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Oh, people. People, people, people, I am so tired of dislike of needlework being used as a stand-in for making a young female character actually interesting. I see this mostly in middle-grade fantasies, mostly. Not so much in YA, although I don’t know if that’s because I’m not seeing as much secondary world YA as I’d like. It sometimes goes with not being boyyyyyy crazy. Because girls who are interested in boys are stupid and hate everything that is fun and good and probably will grow boobs early and never ever ever have adventures. (Also girls who are interested in girls are invisible and don’t exist. So basically if you have proto-romantic feelings before age 18 or preferably 21, you stink. Thanks, MG tropes!)

Several things about the needlework thing annoy me, though. One of them is that it’s the cheap shot among “women’s work” stuff. It’s the one that middle-grade readers of the present are by and large not being asked to do, or at least not insistently/universally. Some girls are crafters as a hobby, but very few of them would self-define as doing “needlework.” So it’s a lot safer for an author aiming at a tomboy everygirl, because, hello, third wave! Tomboy everygirls can love making cookies or soup or whatever. And nobody* really says, “I adore cleaning. I live for cleaning. Cleaning is so awesome.” You can have your character announce that she hates scrubbing the floor, but nobody thinks that makes her amazing, they just think it makes her normal.

The other thing that ties in with this is: needlework used to be a lot like cleaning, in that it used to be necessary for continued health. Sure, you can choose whether you want your home spotless or a little messy, but you do in fact need to wash your dishes, one way or the other. That’s a health issue. And before industrial textiles, you had to do a million textile-related chores in order to keep your family healthily clothed. Mending. Taking things in and letting them out and altering them for younger/smaller family members. Even tapestry, while it is an art form and was used for self-expression, was also used to keep the walls of those stone castles and houses from turning the wenches into wenchcicles. Even in post-industrial textile societies, you will see a very realistic concern for what torn clothing and clever needlework can mean if you read the books of Noel Streatfeild, where the cost of a dress to put a family member in a good position to gain economic advantage is really non-trivial. I would love to see a parent or sibling in a fantasy novel react to a character’s stated hatred of needlework in one of these contexts–basically someone treating it as the protag saying, “I want you to buy me a better cell phone and data plan and all the other bells and whistles I want,” or else, “I hate cleaning the toilet,” rather than, “I am so interesting and independent!” I don’t expect that soon, though. It’s pretty embedded.

So where does all this come from? Two places: resentment of early twentieth century middle-class Anglo/American enforced femininity, and the Victorians. A lot, a lot of the women who pioneered the fantasy genres–especially children’s fantasy–chafed at the roles they were slotted into in the rest of their lives. And the “needlework as a useless pastime for enforcing female idleness” is straight out of Victorian life, where manufacturing endless unwanted decorations for the parlor and the jumble sale was, in fact, some women’s lot. But the Victorians were substantially along the line of progress of industrial textiles; a vicar’s daughter who spun flax would be distinctly odd, because that sort of thing was done in factories by then. Taking those frustrations and plunking them down wholesale in medieval-inspired cultures is understandable for those who lived them and witnessed them firsthand–Edith Nesbit, if ever you do that, I forgive you. (But notice that Nesbit has an unusual regard for the consequences of the children’s rash behavior on servants and the family budget. This was not much replicated by her imitators.) For those of us for whom they are historical study, it’s just plain laziness.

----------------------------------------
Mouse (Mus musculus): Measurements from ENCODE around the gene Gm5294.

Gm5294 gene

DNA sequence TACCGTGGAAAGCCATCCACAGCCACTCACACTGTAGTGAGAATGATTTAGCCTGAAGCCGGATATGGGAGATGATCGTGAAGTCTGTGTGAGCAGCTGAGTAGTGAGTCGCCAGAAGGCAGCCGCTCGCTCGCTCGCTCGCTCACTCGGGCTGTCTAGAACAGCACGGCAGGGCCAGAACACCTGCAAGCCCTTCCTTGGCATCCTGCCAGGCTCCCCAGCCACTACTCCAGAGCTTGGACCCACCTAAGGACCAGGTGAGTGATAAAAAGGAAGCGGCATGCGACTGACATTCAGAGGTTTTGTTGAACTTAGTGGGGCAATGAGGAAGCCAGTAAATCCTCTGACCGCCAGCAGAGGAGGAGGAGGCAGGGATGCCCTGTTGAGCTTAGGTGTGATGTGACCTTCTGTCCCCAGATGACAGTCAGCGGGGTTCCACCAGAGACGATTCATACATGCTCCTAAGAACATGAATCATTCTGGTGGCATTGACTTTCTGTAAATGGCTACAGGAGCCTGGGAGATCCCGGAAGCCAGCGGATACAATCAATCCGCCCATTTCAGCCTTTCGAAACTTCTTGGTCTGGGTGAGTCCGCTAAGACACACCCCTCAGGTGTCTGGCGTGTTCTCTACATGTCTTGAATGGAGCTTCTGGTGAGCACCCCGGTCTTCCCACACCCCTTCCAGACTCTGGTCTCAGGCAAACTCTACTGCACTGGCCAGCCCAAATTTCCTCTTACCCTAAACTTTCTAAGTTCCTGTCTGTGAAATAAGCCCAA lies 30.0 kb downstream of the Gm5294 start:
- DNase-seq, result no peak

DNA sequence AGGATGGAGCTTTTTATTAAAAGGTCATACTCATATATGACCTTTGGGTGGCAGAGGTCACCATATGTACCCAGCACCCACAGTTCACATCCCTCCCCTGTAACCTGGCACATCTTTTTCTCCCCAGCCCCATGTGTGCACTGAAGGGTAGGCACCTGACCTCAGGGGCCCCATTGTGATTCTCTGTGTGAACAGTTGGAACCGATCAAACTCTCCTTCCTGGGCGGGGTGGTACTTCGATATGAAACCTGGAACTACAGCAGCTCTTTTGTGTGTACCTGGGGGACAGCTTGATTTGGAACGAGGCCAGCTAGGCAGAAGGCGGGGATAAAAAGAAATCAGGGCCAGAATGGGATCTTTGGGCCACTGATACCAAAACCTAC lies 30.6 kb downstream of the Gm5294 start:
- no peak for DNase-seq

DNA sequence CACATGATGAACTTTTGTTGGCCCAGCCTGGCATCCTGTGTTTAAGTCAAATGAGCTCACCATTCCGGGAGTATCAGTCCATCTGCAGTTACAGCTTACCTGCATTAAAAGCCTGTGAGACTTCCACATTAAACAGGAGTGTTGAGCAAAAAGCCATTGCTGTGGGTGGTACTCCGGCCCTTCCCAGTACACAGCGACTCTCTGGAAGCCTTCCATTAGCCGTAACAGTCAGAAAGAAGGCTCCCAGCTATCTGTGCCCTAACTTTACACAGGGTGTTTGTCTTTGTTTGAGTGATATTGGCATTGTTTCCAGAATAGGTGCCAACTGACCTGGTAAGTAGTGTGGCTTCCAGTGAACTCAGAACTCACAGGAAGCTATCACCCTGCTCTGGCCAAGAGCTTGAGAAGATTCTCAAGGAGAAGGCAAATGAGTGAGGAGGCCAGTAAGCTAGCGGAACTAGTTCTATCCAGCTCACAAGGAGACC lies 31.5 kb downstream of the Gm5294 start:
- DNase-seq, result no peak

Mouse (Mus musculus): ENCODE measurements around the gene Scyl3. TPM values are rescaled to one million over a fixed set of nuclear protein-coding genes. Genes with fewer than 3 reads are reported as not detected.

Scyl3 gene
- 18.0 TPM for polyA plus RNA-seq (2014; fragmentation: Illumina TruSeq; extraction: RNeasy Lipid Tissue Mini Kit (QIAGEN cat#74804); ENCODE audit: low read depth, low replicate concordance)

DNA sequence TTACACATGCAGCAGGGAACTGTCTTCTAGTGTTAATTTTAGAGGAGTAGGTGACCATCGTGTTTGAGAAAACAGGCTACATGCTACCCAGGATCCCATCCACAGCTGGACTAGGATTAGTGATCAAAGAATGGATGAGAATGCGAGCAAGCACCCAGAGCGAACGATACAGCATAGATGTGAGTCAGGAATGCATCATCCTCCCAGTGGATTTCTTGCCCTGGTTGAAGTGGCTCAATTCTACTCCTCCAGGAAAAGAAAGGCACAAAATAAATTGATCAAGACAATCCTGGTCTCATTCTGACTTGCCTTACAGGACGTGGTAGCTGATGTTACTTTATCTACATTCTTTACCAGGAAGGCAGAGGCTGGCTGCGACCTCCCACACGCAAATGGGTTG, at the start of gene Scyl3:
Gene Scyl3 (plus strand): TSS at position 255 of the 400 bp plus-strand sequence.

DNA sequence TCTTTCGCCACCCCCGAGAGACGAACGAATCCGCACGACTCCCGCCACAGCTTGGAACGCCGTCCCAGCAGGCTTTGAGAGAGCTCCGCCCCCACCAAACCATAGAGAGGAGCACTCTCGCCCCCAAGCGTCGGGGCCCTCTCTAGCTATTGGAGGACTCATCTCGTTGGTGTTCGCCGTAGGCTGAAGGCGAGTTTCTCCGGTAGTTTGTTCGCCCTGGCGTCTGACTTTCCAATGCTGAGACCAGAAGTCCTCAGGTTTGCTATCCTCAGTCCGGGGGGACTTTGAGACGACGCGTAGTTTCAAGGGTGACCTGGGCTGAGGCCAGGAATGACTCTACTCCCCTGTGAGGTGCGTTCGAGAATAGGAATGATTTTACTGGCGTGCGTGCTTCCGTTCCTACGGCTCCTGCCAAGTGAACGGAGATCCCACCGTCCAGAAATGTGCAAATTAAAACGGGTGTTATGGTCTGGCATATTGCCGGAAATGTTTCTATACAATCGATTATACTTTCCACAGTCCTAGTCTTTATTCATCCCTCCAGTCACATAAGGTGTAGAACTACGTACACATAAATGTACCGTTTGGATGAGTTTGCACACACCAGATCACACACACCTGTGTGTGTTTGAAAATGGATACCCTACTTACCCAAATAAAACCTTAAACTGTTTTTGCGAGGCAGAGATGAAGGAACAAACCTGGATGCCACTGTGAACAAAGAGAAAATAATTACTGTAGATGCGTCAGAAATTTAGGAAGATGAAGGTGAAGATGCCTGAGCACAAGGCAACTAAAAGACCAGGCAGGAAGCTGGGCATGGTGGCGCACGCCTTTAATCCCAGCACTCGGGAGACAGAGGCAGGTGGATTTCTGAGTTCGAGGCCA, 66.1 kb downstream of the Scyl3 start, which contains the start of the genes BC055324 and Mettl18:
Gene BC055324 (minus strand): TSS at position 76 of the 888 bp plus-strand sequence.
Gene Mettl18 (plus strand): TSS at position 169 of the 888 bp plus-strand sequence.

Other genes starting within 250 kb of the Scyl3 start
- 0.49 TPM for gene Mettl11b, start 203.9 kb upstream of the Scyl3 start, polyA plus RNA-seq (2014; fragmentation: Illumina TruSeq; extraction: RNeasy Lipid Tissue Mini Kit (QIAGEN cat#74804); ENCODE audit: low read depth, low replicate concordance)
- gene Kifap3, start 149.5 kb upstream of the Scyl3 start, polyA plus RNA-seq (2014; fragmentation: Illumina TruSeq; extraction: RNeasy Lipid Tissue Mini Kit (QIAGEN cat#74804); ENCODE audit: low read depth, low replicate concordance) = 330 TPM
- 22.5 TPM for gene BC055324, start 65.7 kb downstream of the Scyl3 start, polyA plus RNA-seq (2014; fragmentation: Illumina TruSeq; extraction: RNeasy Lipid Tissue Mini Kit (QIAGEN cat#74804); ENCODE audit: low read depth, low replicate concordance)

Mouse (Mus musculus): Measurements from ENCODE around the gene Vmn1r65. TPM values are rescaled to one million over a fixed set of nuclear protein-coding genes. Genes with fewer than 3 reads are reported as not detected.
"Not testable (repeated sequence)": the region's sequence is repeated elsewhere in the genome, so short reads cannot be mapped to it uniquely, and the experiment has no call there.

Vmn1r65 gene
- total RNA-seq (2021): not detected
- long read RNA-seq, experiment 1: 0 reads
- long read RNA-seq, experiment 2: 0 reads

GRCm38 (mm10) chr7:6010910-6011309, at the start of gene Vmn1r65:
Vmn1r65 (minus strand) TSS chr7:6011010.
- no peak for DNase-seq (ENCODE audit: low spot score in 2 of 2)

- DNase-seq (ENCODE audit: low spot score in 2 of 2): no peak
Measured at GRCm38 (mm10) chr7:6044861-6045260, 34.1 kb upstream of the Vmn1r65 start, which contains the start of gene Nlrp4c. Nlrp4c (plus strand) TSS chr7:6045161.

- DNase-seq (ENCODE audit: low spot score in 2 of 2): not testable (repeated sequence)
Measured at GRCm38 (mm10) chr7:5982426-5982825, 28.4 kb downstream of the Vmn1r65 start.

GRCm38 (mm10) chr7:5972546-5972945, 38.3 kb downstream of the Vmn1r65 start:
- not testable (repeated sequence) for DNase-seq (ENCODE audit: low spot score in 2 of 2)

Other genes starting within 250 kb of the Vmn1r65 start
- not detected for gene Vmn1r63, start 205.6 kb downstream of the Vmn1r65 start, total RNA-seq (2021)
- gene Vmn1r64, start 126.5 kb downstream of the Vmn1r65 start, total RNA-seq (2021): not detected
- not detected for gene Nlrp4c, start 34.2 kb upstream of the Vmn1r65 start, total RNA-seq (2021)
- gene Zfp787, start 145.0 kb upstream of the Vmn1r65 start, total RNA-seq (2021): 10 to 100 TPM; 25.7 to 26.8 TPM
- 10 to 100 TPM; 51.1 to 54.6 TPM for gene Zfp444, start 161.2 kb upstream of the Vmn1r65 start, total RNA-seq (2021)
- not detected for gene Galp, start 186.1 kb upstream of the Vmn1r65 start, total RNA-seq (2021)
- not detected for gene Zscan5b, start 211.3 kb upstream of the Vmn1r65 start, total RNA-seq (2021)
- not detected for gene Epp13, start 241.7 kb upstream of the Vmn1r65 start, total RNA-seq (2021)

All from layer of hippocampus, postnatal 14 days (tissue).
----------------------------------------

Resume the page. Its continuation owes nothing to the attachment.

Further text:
More than that, it’s attempting to make traits and interests exclusive that frankly aren’t. My friend V., for example, crocheted me a hyperbolic plane. She is interested in fiber arts and in math. She didn’t have to choose Boy Stuff or Girl Stuff–she can like some gendered activities and a great many activities like fiber arts and math that are not essentially gendered. And we lose a great deal when we accept shorthands for characterization too easily, too readily. “She’s a tomboy, not a girly girl.” “He’s a brain, not a jock.” We make our own cultural pitfalls in creating supposed opposites that aren’t really opposed more universal than we mean to when we import them whole cloth into secondary worlds.

Honestly, though, it’s just boring. It’s a trigger for me to say, “Another one of those, author getting lazy,” and put the book down. Find something else to express your character’s adventurous soul. Or don’t make them have a standard-issue Adventurous Soul TM in the first place. Whichever.

*Almost certainly somebody says this, because, well, people. They vary. And almost certainly there are loads of women who hate “needlework.” I am not a seamstress or a crafter myself. My complaint here is not that girls who fit these traits are unrealistic or do not exist, it’s that the traits are being overused and used cheaply.

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